Qindīl Umm Hāšim: Umm Hāšim's Lamp with the Author's Autobiography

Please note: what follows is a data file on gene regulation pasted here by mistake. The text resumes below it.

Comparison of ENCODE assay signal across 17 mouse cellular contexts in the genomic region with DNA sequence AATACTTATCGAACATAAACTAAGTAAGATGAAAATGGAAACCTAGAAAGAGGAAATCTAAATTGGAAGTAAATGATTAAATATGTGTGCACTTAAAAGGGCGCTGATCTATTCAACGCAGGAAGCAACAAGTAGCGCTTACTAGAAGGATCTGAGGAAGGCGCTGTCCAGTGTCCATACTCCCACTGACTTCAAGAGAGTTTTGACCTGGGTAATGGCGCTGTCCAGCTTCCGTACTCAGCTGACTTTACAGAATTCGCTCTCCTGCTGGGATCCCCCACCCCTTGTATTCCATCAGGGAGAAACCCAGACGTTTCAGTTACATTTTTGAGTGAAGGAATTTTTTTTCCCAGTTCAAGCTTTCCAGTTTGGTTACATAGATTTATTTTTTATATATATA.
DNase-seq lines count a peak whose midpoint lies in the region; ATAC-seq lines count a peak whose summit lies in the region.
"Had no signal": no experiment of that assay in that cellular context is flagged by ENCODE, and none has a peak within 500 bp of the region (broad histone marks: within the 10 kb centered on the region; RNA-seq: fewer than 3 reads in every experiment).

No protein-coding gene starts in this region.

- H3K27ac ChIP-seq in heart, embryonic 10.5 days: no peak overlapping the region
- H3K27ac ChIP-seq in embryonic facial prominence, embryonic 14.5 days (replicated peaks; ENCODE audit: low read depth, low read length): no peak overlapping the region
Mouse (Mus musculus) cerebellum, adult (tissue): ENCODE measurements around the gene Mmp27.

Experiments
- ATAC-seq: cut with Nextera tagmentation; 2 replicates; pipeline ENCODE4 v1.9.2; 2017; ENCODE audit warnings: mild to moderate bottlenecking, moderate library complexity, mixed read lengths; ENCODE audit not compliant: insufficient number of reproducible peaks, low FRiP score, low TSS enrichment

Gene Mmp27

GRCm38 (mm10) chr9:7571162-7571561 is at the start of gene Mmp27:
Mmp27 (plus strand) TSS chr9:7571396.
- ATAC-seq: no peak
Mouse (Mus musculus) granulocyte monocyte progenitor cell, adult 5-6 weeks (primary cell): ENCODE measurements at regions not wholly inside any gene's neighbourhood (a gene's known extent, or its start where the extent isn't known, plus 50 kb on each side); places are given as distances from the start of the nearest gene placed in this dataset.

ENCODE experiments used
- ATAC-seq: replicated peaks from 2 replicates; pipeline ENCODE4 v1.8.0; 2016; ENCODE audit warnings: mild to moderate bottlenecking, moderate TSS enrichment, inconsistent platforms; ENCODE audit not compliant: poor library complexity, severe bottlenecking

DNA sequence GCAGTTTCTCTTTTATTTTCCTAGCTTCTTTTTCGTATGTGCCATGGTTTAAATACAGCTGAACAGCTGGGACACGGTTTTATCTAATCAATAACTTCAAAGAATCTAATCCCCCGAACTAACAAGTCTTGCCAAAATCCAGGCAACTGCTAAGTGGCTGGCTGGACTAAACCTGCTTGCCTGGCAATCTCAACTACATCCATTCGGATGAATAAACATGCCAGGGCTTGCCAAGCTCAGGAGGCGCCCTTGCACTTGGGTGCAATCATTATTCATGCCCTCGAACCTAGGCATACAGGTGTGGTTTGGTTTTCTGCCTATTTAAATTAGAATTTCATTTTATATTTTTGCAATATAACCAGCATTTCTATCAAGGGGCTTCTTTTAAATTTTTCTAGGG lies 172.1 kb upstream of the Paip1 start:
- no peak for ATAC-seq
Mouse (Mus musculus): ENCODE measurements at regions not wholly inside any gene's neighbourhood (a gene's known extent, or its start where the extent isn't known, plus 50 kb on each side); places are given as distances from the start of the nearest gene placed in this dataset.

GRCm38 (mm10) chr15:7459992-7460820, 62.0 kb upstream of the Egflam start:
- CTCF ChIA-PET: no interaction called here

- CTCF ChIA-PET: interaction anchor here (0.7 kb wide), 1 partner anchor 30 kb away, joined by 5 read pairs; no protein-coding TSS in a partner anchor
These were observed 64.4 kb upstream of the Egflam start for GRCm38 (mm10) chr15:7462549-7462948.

Qindīl Umm Hāšim, ‘The Lamp of Umm Hāšim’, is the title of Yaḥyā Ḥaqqī’s collection of short stories, first published in 1944, that made the author famous. Its enormous success can be traced back to the novella of the same title that opens the collection. The novella, due to its themes and narrative form, perfectly synthesizes the nationalistic spirit and modern ideals that developed in the 1920s around the al-madrasa al-ḥadīṯa movement, ‘The Modern School’, and ranks among the classics of modern Arabic fiction. It is a formally and stylistically mature work that manages to communicate in a linear and concise manner – with a formally perfect style and language that is both symbolic and direct – the spiritual, psychological and cultural complexity of the multidimensional tensions that characterise modern Egyptian reality. In 1975, following numerous reprints, an integrated edition of the collection was published containing Yaḥyā Ḥaqqī’s autobiography, which constitutes a true original essay by the author. In his autobiography Ašǧān ʿuḍw muntasib (Concerns of an affiliated member), Ḥaqqī not only reports the most important events of his life, but also offers a literary manifesto in which he confides his ideological, stylistic and literary concerns to the reader. The autobiographical manifesto emphasises how through writing (and the short story, in particular), Ḥaqqī wants to ‘shake up the Egyptian people’ so that they become aware of the socio-cultural and identity-national values that art plays in the modern era. Both his autobiography and the novella The Lamp of Umm Hāšim complement each other in capturing all the details that make up the style, ideology, innovation and commitment of a modern Egyptian intellectual. The novella – concentrated in a modest narrative space, along with Ḥaqqī’s literary manifesto – indisputably finds its place among the Great Books of Arabic Literature.